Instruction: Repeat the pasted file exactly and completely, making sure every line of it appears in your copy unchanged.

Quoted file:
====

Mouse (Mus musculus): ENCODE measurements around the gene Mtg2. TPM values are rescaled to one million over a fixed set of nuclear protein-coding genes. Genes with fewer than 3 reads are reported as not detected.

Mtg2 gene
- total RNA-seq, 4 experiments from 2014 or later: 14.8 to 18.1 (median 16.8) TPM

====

Mouse (Mus musculus): ENCODE measurements around the gene Mtg2. TPM values are rescaled to one million over a fixed set of nuclear protein-coding genes. Genes with fewer than 3 reads are reported as not detected.

Mtg2 gene
- total RNA-seq, 4 experiments from 2014 or later: 14.8 to 18.1 (median 16.8) TPM